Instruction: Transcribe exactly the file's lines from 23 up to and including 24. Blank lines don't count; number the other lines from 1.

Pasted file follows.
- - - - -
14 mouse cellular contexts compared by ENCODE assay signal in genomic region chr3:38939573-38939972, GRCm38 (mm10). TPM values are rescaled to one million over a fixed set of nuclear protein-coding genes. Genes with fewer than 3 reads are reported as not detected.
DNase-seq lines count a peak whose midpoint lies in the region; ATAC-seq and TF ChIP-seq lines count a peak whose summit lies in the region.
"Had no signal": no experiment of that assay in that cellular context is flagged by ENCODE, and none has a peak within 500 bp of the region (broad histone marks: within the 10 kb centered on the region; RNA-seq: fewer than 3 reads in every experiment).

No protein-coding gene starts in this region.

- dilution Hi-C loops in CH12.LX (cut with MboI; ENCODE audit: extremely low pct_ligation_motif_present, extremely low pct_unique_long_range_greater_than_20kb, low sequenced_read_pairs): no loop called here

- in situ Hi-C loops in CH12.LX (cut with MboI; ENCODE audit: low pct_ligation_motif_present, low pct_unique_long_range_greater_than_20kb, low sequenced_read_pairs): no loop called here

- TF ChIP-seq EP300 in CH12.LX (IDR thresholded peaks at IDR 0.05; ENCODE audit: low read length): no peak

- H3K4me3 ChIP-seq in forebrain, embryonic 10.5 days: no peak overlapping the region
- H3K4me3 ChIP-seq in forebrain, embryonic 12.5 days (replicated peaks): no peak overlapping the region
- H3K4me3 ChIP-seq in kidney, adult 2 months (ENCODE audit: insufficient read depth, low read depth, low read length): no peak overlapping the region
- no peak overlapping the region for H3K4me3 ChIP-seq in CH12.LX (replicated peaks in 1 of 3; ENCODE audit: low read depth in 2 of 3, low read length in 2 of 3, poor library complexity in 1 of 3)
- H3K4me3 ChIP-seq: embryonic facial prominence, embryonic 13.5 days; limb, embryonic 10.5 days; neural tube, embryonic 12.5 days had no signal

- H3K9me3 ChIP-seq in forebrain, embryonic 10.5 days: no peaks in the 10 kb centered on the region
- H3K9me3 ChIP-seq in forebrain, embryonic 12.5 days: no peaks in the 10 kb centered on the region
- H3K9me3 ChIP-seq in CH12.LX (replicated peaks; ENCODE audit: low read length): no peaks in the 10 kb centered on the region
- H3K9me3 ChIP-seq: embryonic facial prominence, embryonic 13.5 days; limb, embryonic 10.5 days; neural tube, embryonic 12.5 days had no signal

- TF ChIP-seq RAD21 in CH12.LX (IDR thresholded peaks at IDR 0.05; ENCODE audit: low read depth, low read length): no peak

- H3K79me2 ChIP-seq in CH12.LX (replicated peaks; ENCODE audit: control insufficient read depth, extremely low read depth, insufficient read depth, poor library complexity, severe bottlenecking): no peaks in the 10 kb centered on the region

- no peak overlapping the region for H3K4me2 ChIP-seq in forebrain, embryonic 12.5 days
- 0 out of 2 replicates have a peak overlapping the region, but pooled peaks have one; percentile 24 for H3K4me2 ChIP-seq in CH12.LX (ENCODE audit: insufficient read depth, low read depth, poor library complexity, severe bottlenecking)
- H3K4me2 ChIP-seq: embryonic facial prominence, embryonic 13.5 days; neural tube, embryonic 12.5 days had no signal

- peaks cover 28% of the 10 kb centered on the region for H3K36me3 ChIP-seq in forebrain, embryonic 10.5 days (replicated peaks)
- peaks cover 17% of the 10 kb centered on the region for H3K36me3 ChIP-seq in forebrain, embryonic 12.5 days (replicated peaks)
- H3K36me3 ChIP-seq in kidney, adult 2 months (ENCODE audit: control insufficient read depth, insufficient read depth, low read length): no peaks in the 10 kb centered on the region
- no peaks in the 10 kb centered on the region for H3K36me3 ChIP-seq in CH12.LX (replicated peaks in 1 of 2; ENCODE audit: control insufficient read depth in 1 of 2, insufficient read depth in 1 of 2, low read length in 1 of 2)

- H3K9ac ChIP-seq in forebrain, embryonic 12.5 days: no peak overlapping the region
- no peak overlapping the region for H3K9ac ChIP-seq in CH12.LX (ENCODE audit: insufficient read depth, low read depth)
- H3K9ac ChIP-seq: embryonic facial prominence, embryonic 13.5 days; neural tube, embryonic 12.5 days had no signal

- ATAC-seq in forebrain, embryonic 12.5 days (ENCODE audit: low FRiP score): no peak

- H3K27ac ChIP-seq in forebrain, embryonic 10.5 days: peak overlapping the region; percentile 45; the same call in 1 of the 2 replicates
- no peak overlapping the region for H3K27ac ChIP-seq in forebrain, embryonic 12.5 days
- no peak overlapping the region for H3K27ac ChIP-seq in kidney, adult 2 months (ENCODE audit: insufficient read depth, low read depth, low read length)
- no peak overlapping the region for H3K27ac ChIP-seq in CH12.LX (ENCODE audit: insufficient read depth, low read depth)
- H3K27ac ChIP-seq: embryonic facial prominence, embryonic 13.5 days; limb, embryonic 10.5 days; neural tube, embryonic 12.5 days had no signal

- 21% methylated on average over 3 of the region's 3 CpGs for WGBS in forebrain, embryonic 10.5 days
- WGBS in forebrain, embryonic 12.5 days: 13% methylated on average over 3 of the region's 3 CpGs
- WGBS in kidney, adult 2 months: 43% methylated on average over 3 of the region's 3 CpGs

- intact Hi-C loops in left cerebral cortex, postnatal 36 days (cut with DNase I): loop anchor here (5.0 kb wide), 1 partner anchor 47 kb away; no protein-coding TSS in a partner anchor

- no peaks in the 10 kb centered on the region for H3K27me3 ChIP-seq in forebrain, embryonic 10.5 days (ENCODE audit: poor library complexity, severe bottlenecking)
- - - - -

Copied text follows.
- peaks cover 17% of the 10 kb centered on the region for H3K36me3 ChIP-seq in forebrain, embryonic 12.5 days (replicated peaks)
- H3K36me3 ChIP-seq in kidney, adult 2 months (ENCODE audit: control insufficient read depth, insufficient read depth, low read length): no peaks in the 10 kb centered on the region